Klarinet Archive - Posting 000903.txt from 2004/10
From: Adam Michlin <amichlin@-----.com>
Subj: Re: [kl] confidence in the band program
Date: Fri, 29 Oct 2004 22:29:03 -0400
There is a extremely cliche' joke which seems appropriate to begin my
answer your question.
Tourist: How do you get to Carnegie Hall?
Famous Virtuoso: Practice.
There is much truth to this joke but, at the same time, there is a bit of
irony. We can tell students to practice over and over again, but if they
don't recognize the value of practicing they wont (and I would say
shouldn't) do it. Just as our cliche' tourist doesn't truly understand why
the musician didn't respond with road directions.
There is a famous quote often attributed to the great flutist Julius Baker
(I find it hard to believe he was the first person to come up with it, but
I suppose anything is possible):
"Practice doesn't make perfect, practice makes permanent."
Are you teaching them *how* to practice? Are you teaching them *what* to
practice? Are you making sure they recognize when they have improved?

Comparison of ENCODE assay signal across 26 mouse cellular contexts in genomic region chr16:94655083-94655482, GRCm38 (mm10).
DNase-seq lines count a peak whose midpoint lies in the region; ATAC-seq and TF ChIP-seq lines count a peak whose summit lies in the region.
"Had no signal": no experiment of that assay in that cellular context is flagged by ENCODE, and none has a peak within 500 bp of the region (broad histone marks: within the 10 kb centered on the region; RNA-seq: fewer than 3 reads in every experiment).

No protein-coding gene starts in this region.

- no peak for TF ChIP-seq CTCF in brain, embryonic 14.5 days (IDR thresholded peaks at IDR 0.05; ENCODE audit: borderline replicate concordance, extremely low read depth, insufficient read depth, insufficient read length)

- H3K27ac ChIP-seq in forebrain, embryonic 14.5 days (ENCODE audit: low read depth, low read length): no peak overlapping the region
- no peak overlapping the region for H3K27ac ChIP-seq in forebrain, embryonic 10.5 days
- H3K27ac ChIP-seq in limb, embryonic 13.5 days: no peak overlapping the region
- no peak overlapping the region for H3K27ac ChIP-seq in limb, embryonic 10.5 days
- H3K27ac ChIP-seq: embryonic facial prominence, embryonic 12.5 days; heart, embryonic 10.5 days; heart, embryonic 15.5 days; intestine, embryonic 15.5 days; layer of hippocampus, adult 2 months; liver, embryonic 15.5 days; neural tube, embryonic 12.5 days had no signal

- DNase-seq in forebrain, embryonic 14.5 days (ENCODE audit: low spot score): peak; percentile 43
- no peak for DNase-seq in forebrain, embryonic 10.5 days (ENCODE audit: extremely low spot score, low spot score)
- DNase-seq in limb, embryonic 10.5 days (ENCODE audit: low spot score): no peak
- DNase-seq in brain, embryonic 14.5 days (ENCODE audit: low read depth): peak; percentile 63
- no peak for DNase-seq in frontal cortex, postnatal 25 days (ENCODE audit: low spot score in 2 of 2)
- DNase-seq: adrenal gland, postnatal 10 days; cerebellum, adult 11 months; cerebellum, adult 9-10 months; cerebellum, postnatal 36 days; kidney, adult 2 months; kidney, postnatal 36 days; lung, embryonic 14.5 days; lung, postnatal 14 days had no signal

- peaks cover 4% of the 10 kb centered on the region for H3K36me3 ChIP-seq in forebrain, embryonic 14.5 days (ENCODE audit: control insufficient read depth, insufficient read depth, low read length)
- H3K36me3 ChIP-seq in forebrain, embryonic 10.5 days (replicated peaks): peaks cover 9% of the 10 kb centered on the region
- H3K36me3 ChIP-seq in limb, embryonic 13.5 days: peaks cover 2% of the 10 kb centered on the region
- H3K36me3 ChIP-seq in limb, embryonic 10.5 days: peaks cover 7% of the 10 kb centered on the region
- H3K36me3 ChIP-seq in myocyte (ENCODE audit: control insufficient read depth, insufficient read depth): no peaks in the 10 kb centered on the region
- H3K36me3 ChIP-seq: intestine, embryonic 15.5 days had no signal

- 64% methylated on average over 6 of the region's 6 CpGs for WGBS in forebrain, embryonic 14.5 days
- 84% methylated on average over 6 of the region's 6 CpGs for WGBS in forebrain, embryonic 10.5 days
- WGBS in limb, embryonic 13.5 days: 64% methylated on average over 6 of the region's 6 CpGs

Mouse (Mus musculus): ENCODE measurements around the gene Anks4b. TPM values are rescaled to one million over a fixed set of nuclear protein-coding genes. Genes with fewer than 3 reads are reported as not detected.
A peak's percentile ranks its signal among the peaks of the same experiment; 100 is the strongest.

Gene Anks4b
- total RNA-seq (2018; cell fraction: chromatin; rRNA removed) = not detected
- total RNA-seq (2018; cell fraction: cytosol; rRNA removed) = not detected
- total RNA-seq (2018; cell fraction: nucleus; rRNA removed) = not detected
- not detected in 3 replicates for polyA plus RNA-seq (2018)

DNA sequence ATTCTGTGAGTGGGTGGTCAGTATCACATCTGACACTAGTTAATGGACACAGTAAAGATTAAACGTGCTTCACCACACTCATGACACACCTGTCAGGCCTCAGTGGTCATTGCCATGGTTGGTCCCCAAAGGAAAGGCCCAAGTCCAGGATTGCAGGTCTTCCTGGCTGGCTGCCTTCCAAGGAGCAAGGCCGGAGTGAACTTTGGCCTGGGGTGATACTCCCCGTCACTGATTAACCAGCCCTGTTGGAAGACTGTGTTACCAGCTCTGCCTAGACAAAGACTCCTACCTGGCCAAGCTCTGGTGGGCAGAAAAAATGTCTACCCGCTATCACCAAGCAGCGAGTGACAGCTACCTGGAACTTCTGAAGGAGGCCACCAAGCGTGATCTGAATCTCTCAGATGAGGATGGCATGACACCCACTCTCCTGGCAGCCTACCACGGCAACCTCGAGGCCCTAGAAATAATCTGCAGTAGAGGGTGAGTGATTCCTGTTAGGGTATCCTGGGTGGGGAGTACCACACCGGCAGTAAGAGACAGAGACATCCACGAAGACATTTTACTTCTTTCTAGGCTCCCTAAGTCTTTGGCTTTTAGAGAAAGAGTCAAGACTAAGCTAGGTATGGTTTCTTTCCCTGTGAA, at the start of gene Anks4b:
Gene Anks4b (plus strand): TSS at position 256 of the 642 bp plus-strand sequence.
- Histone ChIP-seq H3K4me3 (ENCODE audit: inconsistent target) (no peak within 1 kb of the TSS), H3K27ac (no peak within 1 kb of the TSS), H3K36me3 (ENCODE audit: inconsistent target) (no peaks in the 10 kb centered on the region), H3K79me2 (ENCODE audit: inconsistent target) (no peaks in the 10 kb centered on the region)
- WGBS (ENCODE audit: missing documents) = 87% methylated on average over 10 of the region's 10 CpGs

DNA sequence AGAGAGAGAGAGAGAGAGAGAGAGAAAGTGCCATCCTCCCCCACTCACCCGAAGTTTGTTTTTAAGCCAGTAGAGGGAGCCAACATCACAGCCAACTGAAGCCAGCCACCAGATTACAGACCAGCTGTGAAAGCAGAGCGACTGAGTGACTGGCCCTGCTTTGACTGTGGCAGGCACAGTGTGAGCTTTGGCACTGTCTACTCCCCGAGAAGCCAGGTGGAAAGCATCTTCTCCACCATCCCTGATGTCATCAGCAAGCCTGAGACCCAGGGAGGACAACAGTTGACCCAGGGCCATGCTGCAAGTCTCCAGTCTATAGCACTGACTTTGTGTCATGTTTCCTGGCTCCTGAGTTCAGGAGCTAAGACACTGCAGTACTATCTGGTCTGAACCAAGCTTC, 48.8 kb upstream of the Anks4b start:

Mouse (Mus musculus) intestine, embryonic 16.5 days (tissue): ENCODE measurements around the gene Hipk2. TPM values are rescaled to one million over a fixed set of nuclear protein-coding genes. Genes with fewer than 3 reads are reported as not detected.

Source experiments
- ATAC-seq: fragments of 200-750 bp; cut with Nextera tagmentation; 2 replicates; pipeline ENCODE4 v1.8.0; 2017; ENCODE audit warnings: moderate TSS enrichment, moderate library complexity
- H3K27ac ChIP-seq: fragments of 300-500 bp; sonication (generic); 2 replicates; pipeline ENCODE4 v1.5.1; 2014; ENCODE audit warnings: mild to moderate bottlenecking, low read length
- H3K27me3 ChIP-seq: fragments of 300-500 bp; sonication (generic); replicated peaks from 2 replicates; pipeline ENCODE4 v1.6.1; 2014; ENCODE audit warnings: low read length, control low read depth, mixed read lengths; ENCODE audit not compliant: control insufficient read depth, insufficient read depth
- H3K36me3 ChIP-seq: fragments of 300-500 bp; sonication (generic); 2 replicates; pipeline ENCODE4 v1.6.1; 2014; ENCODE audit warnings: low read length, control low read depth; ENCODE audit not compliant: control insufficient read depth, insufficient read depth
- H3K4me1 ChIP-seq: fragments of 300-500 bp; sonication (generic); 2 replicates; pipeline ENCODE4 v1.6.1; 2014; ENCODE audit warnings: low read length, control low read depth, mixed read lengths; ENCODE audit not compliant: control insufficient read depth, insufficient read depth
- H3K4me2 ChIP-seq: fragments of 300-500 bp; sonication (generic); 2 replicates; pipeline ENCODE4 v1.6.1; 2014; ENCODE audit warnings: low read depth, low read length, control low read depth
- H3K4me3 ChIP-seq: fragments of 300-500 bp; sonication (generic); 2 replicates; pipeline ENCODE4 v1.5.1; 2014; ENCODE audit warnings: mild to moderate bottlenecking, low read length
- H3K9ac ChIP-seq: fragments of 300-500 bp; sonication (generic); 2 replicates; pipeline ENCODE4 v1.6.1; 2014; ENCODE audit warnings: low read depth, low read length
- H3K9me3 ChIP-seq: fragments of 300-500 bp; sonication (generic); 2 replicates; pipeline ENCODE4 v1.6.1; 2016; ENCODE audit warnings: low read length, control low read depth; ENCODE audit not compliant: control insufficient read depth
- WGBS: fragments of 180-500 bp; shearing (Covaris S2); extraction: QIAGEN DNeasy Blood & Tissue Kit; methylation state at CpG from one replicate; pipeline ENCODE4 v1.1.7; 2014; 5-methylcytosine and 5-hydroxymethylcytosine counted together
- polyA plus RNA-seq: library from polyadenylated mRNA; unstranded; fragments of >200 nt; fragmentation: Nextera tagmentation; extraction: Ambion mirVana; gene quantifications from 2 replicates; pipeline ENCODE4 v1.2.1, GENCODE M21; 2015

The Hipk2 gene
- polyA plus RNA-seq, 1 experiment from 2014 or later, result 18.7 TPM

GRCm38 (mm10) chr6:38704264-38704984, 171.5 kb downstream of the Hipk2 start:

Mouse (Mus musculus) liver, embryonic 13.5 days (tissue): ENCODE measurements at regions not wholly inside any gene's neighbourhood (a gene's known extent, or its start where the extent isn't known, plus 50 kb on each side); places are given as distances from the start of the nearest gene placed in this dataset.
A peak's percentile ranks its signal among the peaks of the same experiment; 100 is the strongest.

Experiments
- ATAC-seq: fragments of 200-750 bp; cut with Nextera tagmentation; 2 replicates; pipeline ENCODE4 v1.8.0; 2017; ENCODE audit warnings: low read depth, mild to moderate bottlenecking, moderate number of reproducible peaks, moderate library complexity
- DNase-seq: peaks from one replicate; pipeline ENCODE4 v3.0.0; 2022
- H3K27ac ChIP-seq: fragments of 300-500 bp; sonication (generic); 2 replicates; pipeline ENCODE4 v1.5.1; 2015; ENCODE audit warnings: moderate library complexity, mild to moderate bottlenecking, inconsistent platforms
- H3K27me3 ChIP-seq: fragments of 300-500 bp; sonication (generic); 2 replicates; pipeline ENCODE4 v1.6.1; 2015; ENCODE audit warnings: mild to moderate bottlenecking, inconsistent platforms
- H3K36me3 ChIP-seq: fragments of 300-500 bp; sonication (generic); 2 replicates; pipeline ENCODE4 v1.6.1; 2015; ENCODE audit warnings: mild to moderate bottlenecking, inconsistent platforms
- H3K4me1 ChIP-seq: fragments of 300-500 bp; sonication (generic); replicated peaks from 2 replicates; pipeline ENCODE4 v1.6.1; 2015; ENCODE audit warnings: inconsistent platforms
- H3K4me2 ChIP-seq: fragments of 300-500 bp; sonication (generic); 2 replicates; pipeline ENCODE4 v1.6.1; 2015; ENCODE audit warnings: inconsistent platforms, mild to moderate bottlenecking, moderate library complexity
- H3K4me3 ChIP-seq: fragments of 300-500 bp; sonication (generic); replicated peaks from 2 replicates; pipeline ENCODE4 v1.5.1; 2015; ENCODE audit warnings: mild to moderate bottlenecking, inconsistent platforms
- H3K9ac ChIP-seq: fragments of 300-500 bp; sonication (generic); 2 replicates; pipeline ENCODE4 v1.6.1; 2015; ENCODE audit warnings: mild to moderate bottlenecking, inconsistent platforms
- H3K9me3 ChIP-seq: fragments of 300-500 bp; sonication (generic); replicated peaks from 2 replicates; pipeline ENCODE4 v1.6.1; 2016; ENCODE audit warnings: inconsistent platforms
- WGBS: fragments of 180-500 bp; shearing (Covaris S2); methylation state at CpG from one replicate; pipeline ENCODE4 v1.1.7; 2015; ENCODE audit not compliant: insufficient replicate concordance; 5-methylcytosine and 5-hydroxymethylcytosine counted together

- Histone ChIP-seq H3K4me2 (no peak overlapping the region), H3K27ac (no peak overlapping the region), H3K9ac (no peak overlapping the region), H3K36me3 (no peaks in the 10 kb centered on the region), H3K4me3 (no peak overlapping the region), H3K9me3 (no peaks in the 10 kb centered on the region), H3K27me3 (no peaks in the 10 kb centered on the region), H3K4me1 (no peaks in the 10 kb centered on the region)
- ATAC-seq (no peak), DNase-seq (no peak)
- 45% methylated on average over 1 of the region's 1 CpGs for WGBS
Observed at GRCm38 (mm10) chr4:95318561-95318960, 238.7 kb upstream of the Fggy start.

After all, what student is going to spend time practicing if they A. don't
know what they are trying to accomplish and B. don't even know how to
recognize if they have accomplished anything. If they do practice, the only
thing they will achieve is possibly permanent bad habits. They will be, as
some of my more blunt teachers have put it, polishing their excrement (I'm
sure you can surmise that they used a different word).
If you are only telling them to practice you behave in a similar manner as
the band director who yells and screams at his or her band because they are
playing out tune. Do you really think these students are *trying* to play
out tune? No, they don't hear the difference. Or if they do hear the
difference, they don't know how to fix it.
Teach them how to practice, teach them how to solve problems, and teach
them how to recognize when they have achieved something by practicing (I
consider non-productive practice worse than no practice at all!) and then
you will be able to say "please practice more".
Until then, you can tell them to practice until your face turns blue and
nothing substantial will happen.
At 06:13 PM 10/29/2004 -0700, Nicholas Yip wrote:
>I just joined a new job this semester and am finding out that the students
>in the program lack confidence that they can sound good when they practice
>and play. I love this job and am enthusiastic to be there, and I think it
>is starting to grow on them. Does anyone out there find this happening to
>their students in the band program?
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